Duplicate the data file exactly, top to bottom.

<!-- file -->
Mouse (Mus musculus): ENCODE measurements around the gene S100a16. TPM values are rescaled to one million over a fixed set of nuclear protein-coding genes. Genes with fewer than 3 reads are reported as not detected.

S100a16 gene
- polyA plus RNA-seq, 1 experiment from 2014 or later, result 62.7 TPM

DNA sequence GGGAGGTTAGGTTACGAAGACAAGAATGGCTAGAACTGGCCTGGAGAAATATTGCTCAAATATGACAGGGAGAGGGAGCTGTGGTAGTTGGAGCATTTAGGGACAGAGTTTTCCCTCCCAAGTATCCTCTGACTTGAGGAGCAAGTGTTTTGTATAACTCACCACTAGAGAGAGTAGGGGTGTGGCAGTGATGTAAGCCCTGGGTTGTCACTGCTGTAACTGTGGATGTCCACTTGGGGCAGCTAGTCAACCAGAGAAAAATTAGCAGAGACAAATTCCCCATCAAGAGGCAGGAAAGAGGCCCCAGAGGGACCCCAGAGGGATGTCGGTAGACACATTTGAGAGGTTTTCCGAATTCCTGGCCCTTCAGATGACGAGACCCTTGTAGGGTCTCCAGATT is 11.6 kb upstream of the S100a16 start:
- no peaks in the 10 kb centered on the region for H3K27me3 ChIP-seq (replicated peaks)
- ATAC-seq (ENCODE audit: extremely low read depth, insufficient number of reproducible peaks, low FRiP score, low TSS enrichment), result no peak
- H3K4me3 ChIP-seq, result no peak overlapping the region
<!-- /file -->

Mouse (Mus musculus): ENCODE measurements around the gene S100a16. TPM values are rescaled to one million over a fixed set of nuclear protein-coding genes. Genes with fewer than 3 reads are reported as not detected.

S100a16 gene
- polyA plus RNA-seq, 1 experiment from 2014 or later, result 62.7 TPM

DNA sequence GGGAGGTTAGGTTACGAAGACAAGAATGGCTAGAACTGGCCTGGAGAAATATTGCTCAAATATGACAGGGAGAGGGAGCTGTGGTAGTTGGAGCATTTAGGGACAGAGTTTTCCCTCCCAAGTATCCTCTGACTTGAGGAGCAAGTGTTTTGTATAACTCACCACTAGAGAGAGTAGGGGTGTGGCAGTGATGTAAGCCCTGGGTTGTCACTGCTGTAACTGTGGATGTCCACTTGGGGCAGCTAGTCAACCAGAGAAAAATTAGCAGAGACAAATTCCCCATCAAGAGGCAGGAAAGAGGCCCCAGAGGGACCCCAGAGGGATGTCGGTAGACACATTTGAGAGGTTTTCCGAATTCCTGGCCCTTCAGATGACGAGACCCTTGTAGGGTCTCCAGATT is 11.6 kb upstream of the S100a16 start:
- no peaks in the 10 kb centered on the region for H3K27me3 ChIP-seq (replicated peaks)
- ATAC-seq (ENCODE audit: extremely low read depth, insufficient number of reproducible peaks, low FRiP score, low TSS enrichment), result no peak
- H3K4me3 ChIP-seq, result no peak overlapping the region